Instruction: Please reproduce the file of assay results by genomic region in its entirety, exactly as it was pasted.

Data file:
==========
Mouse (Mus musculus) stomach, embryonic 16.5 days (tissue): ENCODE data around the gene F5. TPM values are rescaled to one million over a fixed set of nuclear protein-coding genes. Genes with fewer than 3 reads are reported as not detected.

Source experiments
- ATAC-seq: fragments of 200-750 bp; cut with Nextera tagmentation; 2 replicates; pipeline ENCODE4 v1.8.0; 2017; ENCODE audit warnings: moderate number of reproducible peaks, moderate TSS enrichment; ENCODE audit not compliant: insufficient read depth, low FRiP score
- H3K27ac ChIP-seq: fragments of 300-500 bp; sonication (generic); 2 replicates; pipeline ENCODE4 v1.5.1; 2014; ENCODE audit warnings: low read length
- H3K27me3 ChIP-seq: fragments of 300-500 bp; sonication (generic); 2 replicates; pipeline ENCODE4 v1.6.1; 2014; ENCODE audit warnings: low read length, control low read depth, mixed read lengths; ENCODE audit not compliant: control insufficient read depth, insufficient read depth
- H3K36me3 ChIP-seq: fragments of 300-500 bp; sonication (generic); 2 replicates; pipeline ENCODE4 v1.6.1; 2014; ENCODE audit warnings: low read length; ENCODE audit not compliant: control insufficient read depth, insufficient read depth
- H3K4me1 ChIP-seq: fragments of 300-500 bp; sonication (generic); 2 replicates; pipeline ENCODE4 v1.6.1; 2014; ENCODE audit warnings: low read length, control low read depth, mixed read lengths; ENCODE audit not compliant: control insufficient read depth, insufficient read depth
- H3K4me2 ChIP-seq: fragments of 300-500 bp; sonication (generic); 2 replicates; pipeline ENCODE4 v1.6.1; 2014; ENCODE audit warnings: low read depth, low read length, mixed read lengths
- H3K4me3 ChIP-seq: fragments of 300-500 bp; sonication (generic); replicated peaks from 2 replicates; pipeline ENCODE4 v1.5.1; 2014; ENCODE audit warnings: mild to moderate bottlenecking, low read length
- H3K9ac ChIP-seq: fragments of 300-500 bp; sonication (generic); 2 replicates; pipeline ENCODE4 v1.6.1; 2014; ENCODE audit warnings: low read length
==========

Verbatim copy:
Mouse (Mus musculus) stomach, embryonic 16.5 days (tissue): ENCODE data around the gene F5. TPM values are rescaled to one million over a fixed set of nuclear protein-coding genes. Genes with fewer than 3 reads are reported as not detected.

Source experiments
- ATAC-seq: fragments of 200-750 bp; cut with Nextera tagmentation; 2 replicates; pipeline ENCODE4 v1.8.0; 2017; ENCODE audit warnings: moderate number of reproducible peaks, moderate TSS enrichment; ENCODE audit not compliant: insufficient read depth, low FRiP score
- H3K27ac ChIP-seq: fragments of 300-500 bp; sonication (generic); 2 replicates; pipeline ENCODE4 v1.5.1; 2014; ENCODE audit warnings: low read length
- H3K27me3 ChIP-seq: fragments of 300-500 bp; sonication (generic); 2 replicates; pipeline ENCODE4 v1.6.1; 2014; ENCODE audit warnings: low read length, control low read depth, mixed read lengths; ENCODE audit not compliant: control insufficient read depth, insufficient read depth
- H3K36me3 ChIP-seq: fragments of 300-500 bp; sonication (generic); 2 replicates; pipeline ENCODE4 v1.6.1; 2014; ENCODE audit warnings: low read length; ENCODE audit not compliant: control insufficient read depth, insufficient read depth
- H3K4me1 ChIP-seq: fragments of 300-500 bp; sonication (generic); 2 replicates; pipeline ENCODE4 v1.6.1; 2014; ENCODE audit warnings: low read length, control low read depth, mixed read lengths; ENCODE audit not compliant: control insufficient read depth, insufficient read depth
- H3K4me2 ChIP-seq: fragments of 300-500 bp; sonication (generic); 2 replicates; pipeline ENCODE4 v1.6.1; 2014; ENCODE audit warnings: low read depth, low read length, mixed read lengths
- H3K4me3 ChIP-seq: fragments of 300-500 bp; sonication (generic); replicated peaks from 2 replicates; pipeline ENCODE4 v1.5.1; 2014; ENCODE audit warnings: mild to moderate bottlenecking, low read length
- H3K9ac ChIP-seq: fragments of 300-500 bp; sonication (generic); 2 replicates; pipeline ENCODE4 v1.6.1; 2014; ENCODE audit warnings: low read length